The study analysed data from a commercial fish farmer in Norway, who was using both organic and conventional salmon farming strategies in two different sites at the same time. Lice levels in those pens stocked according to organic principles, in which the maximum allowed biomass density is 10 kg of salmon per m3, were compared with those pens that were stocked at conventional levels – ie up to 25 kg/m3.
Location A consisted of 15 cages of which six had conventional production and nine had organic. Location B consisted of 19 cages – of which four had conventional production and 15 organic production.
The results turned conventional wisdom about the relationship of stocking densities and lice infestation on its head.
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“While previous studies have suggested that infestation levels are higher at higher stocking densities, the results of this study showed that the organic salmon had significantly higher levels of sea lice compared to those in conventional production,” the researchers note.
Growth and mortality in the two production systems were also compared, as they might be affected by production strategy, sea lice and delousing treatments – many of which require the fish to be starved prior to treatment and result in lower feed uptake after the treatment takes place.
Although the mortality rate and growth rates were not significantly different between the two strategies, the researchers note that the higher lice levels in the organic production pens raise significant welfare concerns.
“This is not primarily due to the infestation, but to different delousing methods needed to keep the number of lice on each fish at low mandatory levels in order to protect wild salmon stocks,” they observe.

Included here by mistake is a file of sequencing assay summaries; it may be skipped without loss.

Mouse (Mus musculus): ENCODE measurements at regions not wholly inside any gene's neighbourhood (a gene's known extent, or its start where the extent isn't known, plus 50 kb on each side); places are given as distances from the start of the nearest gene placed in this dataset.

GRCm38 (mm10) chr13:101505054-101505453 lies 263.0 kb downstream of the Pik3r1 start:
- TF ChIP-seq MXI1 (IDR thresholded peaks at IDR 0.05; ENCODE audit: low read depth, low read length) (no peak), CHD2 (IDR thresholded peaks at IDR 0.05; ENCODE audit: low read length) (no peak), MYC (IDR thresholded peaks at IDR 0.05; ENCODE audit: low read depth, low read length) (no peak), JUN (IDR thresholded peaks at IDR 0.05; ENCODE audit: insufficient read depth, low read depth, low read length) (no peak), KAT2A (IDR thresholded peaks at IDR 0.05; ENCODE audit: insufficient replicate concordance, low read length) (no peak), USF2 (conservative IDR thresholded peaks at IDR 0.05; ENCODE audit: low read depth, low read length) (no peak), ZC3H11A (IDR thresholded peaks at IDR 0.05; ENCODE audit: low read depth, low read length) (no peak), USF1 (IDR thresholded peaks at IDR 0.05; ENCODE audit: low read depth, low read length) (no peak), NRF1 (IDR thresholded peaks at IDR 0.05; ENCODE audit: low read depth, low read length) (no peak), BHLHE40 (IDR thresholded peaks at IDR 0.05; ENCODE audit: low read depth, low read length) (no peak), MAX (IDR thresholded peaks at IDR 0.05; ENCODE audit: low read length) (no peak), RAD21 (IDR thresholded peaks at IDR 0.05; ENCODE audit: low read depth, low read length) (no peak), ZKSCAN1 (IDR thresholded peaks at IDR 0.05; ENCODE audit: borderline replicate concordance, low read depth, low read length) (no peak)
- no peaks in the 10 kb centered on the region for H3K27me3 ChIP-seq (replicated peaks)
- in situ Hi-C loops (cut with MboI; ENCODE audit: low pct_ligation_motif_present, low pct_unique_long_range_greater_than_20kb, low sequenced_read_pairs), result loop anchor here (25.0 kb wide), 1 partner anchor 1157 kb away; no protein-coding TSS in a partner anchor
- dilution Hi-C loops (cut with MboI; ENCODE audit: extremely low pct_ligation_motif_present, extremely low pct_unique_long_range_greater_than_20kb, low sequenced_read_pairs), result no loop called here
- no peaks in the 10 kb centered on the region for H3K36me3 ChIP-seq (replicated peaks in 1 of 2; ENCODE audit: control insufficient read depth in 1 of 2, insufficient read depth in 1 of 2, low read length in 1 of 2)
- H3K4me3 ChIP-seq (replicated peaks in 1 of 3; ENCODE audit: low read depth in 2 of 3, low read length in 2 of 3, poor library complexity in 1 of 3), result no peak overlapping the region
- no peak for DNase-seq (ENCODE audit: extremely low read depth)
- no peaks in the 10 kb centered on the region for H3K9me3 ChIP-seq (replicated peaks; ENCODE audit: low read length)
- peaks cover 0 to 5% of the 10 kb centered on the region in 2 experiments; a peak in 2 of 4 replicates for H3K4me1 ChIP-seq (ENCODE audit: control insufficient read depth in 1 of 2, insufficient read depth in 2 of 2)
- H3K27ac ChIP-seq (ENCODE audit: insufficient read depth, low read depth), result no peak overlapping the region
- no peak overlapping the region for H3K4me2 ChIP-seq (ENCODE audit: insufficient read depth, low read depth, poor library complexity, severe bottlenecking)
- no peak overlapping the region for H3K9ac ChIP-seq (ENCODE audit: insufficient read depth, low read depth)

One possible explanation the researchers offer for the lower lice levels on the conventionally produced fish is the “dilution effect”.
“Although salmon lice infestation has been regarded as density dependent, the present results demonstrate the opposite, giving support to the hypothesis of the dilution effect, whereby a higher number of hosts to distribute the lice between, will lead to higher lice levels in the cages with lower biomass density when the infection pressure is similar,” they note.
The only other significant difference between production methods is that organic salmon feed must contain at least 40 percent marine ingredients, compared to only 30 percent in conventional feeds but the researchers doubt that this would impact the sea lice numbers.
“Apart from biomass density, there is a possibility that the higher levels of marine ingredients in the organic feed might attract the salmon lice differently, however, this is not regarded as likely,” they note.
However, they add that the lack of significant difference between mortality levels between the two strategies may suggest some advantages of organic production.
“Although the organically produced fish had higher sea lice infestation, and thereby potentially more delousing events, there were no significant differences in growth rate or mortality between organic and conventional fish. Further investigations should be conducted to confirm the present results, and may identify if the organically produced fish are more robust due to more beneficial feed, and/or lower stress due to lower biomass density which may also reduce time of crowding and delousing,” they observe.
The full paper, published in Aquaculture under the title Less is more: Negative relationship between biomass density and sea lice infestation in marine salmon farming, is open access.